I worry about those Nova Scotians who are struggling, and that is why my government is making important investments in mental health care. Our government is investing $336.5 million this year in mental health, an increase of $20 million, which represents the largest expenditure in this area in the province’s history. This includes $1.5 million to establish the new Office of Mental Health and Addictions and a $12.3 million increase for new mental health programming, including:
- single brief intervention sessions to provide rapid access to mental health supports,
- withdrawal management hubs to support Nova Scotians with substance-related harm and addictions,
- and e-mental health options to increase access for Nova Scotians to services and supports.
We believe these investments are an important next step in improving mental heath care in Nova Scotia and ensuring that Nova Scotians have the access to the care they need. But we know that more must be done. It will be done. The pandemic exacerbated longstanding disparities. This included historical injustices and highlighting the greater vulnerabilities faced by marginalized communities. We know we must also level the playing field, and ensure we create a more just and equitable society, including in health care.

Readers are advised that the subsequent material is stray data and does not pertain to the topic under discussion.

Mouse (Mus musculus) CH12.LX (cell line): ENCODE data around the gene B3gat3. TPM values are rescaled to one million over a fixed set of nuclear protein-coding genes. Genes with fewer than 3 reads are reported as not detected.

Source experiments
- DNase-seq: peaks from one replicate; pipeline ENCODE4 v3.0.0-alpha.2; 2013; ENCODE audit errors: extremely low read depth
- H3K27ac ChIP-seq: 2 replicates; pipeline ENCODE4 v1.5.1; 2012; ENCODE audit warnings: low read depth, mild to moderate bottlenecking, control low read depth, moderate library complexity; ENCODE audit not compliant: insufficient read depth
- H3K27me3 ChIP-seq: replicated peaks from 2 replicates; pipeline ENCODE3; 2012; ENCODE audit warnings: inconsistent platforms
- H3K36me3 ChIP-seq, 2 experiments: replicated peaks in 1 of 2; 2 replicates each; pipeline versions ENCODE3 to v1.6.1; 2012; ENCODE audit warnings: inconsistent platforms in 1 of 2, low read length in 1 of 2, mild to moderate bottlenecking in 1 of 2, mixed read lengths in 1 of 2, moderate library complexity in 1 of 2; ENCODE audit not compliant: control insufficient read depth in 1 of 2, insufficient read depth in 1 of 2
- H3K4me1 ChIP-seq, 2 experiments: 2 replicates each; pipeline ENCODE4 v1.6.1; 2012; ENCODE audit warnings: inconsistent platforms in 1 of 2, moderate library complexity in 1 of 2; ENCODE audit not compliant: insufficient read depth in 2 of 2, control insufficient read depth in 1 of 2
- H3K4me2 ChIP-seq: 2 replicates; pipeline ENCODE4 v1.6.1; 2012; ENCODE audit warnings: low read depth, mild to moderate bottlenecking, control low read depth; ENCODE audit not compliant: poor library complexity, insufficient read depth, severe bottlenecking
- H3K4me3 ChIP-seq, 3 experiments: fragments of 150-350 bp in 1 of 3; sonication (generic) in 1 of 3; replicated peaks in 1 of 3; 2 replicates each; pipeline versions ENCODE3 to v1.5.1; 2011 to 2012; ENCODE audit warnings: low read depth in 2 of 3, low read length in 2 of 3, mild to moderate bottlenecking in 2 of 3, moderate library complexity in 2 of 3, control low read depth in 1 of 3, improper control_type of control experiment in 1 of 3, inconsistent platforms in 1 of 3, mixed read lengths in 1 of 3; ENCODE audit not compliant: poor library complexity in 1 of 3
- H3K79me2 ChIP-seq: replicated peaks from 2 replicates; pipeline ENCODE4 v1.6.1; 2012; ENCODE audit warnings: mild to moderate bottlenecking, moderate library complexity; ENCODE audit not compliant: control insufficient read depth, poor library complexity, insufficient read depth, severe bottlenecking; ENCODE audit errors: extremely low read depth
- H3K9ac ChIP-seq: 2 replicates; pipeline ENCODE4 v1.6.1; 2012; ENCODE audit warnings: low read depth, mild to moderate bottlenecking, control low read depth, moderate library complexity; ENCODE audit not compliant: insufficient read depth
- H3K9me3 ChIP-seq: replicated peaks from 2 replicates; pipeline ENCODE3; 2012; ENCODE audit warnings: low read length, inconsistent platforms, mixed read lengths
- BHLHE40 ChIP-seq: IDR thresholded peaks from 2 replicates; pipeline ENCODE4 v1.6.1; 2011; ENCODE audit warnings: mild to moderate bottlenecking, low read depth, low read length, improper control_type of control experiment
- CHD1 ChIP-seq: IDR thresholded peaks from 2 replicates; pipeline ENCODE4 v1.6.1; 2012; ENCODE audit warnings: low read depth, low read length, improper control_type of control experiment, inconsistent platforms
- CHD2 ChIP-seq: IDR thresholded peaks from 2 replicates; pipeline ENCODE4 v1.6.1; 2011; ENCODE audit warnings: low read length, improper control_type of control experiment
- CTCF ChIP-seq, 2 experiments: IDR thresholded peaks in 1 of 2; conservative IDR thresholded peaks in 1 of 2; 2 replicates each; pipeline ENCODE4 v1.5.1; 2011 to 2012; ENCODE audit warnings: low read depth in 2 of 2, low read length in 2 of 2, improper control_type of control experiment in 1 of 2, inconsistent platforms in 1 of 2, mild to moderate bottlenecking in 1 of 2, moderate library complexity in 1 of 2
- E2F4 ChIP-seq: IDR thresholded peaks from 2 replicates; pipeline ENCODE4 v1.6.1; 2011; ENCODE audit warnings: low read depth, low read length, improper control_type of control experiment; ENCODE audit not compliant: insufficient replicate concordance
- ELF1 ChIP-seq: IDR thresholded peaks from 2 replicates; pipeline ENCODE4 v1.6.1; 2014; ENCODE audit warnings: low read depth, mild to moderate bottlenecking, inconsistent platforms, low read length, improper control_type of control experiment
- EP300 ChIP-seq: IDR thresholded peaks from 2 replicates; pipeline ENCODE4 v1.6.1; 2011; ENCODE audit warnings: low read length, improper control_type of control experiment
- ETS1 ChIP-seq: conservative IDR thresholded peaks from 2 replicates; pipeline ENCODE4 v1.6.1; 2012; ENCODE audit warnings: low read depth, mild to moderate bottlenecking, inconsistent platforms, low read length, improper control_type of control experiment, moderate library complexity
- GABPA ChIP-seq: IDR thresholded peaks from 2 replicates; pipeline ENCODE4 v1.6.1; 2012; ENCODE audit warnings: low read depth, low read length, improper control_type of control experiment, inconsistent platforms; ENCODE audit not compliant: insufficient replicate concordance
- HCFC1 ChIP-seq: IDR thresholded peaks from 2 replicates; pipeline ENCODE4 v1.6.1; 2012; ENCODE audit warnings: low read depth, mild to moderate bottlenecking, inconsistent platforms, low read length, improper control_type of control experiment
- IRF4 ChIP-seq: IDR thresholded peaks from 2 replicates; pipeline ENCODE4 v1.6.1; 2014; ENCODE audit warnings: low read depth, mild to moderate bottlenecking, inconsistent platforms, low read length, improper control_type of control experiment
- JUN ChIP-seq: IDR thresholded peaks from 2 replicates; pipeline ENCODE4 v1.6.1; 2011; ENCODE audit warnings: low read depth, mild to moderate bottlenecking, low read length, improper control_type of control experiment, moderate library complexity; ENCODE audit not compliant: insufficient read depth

Our creation of the province’s first Office of Mental Health and Addictions is meant to signify a more proactive approach. Under the leadership of the Chief Mental Health and Addictions Officer, this new Office will provide the leadership and coordination across agencies, departments and partners to improve programs, access, and improved health outcomes. I am committed to enhancing our healthcare sector to better meet people’s needs, prepare for tomorrow and achieve greater wellbeing for all. Over the past year, Nova Scotians have demonstrated unprecedented strength, resilience, and a commitment to putting people first. I have heard from Nova Scotians in every part of the province that they want better mental health care for themselves, their friends and their families.